Lesbian Avenger fights for rights

IUS Horizon

Kelly Cogswell, journalist and blogger on Lesbian, Gay, Bisexual and Transgender issues, talks about The Lesbian Avengers, an activist group fighting for lesbian rights. Cogswell helped found the organization in 1992.

 

The IUS Women’s and Gender Studies Program invited Kelly Cogswell, a journalist based in New York City and blogger on Lesbian, Gay, Bisexual and Transgender issues, to come to campus for Women’s History Month.

Cogswell spoke about an activist group of which she was a founding member — The Lesbian Avengers.

The Lesbian Avengers originated in New York City in 1992.

During the event, the documentary “Lesbian Avengers Eat Fire Too” was shown, and a Q-and-A format forum proceeded.

“Lesbian Avengers Eat Fire Too” is about a group of lesbian activists who protested their rights to have a voice, stand up against hate crimes and be considered equals.

“Hate crimes generally involve more brutality than other assaults,” Cogswell said. “Why stab a faggot once when you can do it a couple different times?”

The video was designed to represent a lesbian, Hattie Mae Cohens, and a gay man, Brian Mock, who were burned alive in their apartment in Salem, Ore., in 1992.

In response to this hate crime, the newly-developed Lesbian Avengers ate fire a month later on Halloween night and chanted, “The fire will not consume us. We take it and make it our own.”

That memorial was followed by a march down Fifth Avenue in New York City, in which the Avengers carried torches and burned signs of the names of anti-lesbian and gay propositions blamed for the violence.

“Taking to the streets allows us to reclaim our own sense of power and humanity,” Cogswell said.

This was the first of several walks and protests. Just a few months later, the Denver mayor came to New York City to promote tourism. However, the Avengers trailed him everywhere to demand the repeal of Colorado’s anti-gay Amendment II.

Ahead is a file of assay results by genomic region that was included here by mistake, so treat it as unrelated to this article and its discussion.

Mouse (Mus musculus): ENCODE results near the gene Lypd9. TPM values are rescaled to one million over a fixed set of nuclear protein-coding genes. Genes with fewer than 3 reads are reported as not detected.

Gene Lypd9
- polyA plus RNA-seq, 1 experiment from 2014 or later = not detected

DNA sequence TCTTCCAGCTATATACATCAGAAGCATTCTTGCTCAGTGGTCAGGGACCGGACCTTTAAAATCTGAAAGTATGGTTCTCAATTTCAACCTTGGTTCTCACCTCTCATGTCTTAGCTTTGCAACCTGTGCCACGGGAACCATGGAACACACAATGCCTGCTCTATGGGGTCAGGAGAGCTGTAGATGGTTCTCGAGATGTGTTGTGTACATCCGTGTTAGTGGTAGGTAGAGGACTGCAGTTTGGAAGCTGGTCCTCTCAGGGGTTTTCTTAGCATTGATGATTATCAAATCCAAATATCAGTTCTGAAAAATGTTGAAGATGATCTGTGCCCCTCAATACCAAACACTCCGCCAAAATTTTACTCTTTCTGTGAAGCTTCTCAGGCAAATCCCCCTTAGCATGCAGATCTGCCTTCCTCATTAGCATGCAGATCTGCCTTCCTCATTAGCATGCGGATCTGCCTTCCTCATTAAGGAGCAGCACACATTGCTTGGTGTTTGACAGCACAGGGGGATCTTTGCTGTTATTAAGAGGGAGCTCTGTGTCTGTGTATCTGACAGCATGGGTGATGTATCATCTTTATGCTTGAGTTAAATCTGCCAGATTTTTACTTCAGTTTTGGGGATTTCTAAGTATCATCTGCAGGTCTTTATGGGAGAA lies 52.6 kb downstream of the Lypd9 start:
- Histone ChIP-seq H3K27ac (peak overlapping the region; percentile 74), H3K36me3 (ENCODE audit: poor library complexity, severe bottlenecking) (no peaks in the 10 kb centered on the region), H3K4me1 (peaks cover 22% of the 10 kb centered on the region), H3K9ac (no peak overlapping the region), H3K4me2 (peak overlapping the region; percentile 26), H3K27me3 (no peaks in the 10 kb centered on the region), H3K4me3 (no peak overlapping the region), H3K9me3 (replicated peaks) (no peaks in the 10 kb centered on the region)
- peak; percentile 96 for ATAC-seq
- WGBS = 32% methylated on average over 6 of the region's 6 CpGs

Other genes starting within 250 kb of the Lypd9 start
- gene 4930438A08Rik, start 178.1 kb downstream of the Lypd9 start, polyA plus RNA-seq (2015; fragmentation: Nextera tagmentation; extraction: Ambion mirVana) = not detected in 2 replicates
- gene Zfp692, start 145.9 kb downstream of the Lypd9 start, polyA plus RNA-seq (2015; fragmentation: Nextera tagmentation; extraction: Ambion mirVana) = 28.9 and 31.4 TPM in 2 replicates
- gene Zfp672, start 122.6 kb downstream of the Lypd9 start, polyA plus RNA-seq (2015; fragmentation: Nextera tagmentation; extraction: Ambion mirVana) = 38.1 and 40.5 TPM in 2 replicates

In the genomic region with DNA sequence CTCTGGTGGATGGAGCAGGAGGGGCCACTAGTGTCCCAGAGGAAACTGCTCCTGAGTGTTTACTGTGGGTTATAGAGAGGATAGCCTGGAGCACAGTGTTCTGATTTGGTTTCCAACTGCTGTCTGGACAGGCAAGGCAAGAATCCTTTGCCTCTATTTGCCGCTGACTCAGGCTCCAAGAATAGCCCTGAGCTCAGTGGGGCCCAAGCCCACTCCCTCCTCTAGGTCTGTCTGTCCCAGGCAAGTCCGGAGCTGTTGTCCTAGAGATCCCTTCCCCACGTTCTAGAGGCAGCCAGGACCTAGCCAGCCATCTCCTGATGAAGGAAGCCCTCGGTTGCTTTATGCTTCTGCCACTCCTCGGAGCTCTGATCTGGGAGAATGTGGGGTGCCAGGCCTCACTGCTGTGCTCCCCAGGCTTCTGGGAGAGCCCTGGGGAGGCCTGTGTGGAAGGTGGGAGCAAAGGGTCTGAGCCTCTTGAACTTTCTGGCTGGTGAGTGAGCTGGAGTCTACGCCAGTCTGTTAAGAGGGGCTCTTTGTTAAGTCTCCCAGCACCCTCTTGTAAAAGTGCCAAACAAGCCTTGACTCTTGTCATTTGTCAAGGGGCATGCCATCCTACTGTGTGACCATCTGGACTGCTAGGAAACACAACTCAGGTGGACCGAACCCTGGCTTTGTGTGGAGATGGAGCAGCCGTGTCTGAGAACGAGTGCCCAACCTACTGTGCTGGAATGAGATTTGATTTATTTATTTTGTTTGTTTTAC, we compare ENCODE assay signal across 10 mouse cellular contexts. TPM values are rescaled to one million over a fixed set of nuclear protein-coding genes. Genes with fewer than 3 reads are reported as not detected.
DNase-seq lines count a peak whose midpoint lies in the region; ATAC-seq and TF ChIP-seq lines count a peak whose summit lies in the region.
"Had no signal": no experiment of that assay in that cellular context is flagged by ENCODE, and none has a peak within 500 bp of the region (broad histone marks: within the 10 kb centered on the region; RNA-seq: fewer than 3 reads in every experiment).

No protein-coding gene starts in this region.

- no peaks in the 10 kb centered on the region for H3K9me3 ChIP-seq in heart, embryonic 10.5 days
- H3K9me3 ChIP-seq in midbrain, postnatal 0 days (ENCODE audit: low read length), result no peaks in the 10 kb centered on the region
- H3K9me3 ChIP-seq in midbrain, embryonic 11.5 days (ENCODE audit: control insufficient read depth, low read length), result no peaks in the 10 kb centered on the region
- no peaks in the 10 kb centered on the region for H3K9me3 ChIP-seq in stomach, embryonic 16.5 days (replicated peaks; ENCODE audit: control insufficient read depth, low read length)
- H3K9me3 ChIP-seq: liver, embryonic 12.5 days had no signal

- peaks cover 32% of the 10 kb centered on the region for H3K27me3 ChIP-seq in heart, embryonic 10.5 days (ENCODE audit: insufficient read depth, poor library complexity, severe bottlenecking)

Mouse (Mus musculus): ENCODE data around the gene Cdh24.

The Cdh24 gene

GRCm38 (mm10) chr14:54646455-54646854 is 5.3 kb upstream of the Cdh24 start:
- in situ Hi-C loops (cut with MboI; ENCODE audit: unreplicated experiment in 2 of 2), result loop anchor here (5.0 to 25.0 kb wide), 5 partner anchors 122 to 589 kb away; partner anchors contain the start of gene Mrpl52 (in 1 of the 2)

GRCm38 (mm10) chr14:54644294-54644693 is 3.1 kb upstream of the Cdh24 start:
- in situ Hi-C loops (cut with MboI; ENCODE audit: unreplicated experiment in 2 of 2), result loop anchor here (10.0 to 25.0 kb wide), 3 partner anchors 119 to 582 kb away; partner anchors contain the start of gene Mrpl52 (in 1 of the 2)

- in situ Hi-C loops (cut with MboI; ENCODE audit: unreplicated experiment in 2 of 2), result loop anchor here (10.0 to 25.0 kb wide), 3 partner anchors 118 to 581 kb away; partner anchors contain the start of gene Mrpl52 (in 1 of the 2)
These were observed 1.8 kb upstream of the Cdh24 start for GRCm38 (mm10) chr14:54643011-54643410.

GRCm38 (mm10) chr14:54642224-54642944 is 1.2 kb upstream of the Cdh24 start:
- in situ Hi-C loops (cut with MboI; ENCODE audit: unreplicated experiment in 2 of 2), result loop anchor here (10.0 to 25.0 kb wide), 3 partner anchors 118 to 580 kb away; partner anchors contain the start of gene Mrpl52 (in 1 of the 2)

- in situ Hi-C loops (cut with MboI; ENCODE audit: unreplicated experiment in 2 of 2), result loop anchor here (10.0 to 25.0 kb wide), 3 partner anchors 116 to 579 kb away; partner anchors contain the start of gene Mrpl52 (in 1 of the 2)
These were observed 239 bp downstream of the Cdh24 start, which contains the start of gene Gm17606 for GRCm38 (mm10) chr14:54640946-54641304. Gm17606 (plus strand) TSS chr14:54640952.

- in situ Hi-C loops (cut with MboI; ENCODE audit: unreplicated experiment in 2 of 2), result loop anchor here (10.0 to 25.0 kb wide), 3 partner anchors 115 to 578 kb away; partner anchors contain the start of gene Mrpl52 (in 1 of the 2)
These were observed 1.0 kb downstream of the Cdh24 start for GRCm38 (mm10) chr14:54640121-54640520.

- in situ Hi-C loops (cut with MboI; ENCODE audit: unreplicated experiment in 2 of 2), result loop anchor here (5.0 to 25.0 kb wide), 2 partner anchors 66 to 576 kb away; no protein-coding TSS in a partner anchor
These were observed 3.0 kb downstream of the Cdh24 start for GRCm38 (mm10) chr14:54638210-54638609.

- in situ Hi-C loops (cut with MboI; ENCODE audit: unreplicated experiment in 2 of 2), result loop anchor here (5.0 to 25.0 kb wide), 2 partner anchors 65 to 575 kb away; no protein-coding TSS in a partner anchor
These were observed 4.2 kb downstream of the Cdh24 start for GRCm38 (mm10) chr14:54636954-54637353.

There was another march on April 24, 1993, where 20,000 women walked the streets of the capital in the first Dyke March. There was a second Dyke March in New York City in 1994, attracting more than 20,000 people.

Cogswell said she thinks it is important to use the media to spread the word about LGBT issues. The media can enhance the power of the streets, but, on the other hand, it can create an illusion of effectiveness.

“What new media does is augment the power of the streets, not replace it — especially for the participants,” Cogswell said.

Awareness on LGBT issues have risen during the past 19 years.

“There are a huge percentage of kids that kill themselves, predominantly because they are tortured essentially,” Cogswell said.

Recently, a student at a local high school in Sellersburg, Ind., claimed he was beaten in the school bathroom because of his sexual orientation.

The incident started when he followed a schoolmate into the restroom where other students were waiting. The victim said, as he turned around, he was struck in the face several times while the attacker used anti-gay slurs.

The attack left the victim with several face fractures and a broken nose. The attacker was arrested for battery.

“Education about gays and lesbians should be taught in the home and at school,” Cogswell said. “We exist.”

Cogswell said parents need to teach their children to not be barbarians.

“Kids are committing suicide at 8 and 9 years old,” Cogswell said, “and why are they doing that? Because people are horrible to them.”

Amanda Abell, geoscience senior and vice president of the IUS Gay-Straight Alliance, said she liked the documentary because it showed the Avengers getting in people’s faces and being strong to get attention for their rights.

Abell said she agreed with Cogswell when she said education is needed, in both the home and the school, about members of LGBT.

“Eventually, you will meet people who will accept you — where being different is a good thing,” Abell said.

Cogswell had some  advice for anyone who wanted to come out about their sexuality.

“Try to find other people like yourselves to get support,” Cogswell said. “If you are a victim of a hate crime, you need to get help and report it.”

By JOLIE STONE

Photo Editor

stonejl@umail.iu.edu